By Kim Vesely
On some magic fall evenings in October, the Albuquerque International Balloon Fiesta becomes an enchanted forest where guests stroll through the twilight. A murmur of anticipation courses through the field, as they join in the count: three…two…one. The air explodes with light, heat and sound: the forest has become a magical glowing candy-colored canopy. Slowly the light and sound fade and are replaced by cheers, the jubilation and exhilaration of the crowd.
The Balloon Fiesta Balloon Glows are an event like none other. Nighttime balloon displays are now held all over the world, but nothing rivals the size and scope of the Albuquerque “glows.” Two now feature special shape balloons; a third serves as the sendoff for the America’s Challenge gas balloonists in their quest to fly the greatest distance across the country.
The Balloon Glow was not invented at the Balloon Fiesta, but it was invented in Albuquerque. The idea that a nighttime balloon display could be a successful spectator event resulted from the inflation of a single balloon. Its pilot had just taken delivery and couldn't wait another minute to see what his new balloon looked like. The sight of the balloon lit from within its burner, glowing like a giant light bulb, awed the other balloonists who were on the scene. "Maybe other people would like to see this."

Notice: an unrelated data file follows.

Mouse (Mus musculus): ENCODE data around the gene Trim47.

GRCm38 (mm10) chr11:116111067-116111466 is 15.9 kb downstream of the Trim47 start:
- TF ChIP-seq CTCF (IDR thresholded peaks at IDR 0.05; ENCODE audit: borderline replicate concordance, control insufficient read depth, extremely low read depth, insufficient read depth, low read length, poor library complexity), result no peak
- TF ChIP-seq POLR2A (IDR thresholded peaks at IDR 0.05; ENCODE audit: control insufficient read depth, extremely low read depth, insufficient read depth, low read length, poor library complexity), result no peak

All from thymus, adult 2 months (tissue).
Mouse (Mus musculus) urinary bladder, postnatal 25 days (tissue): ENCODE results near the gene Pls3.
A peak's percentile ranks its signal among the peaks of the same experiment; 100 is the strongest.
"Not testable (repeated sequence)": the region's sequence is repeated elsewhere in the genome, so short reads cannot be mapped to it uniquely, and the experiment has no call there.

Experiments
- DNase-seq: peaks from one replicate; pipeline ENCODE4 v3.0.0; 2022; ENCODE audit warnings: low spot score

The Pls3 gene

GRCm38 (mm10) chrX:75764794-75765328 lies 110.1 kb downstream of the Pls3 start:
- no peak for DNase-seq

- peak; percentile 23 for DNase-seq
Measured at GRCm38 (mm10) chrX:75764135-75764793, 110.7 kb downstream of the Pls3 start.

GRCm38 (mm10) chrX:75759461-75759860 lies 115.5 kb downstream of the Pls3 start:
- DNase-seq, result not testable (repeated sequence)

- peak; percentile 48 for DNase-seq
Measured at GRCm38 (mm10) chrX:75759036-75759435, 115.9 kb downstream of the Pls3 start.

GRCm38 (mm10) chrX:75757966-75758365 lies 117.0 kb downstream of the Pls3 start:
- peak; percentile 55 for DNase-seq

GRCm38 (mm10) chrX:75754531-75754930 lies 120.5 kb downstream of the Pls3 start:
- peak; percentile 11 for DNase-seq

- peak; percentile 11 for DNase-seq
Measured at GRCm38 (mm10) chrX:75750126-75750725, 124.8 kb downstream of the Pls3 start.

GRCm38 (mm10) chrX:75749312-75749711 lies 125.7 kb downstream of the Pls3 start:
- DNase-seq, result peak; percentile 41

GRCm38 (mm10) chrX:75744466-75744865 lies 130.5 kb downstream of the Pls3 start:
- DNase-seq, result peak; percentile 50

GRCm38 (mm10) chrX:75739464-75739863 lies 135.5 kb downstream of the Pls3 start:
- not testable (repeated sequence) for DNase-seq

It was not the first time a balloon had been inflated at night—it had been done several times before, mostly for advertising purposes and Dawn Patrol flights. But the idea of inflating several balloons together strictly for the enjoyment of spectators was totally new. The concept eventually took shape as the first Luminaria Tour Balloon Display on Christmas Eve, 1979. After all, luminarias (properly called farolitos) are nothing but bags with candles inside, and a balloon is a great big colorful bag with a great big candle. Albuquerque's annual luminaria displays were already world-famous—balloons would be a natural addition. Most of all, this display would give the balloonists the opportunity to say "thank you" to the citizens of Albuquerque who put up with them throughout the year.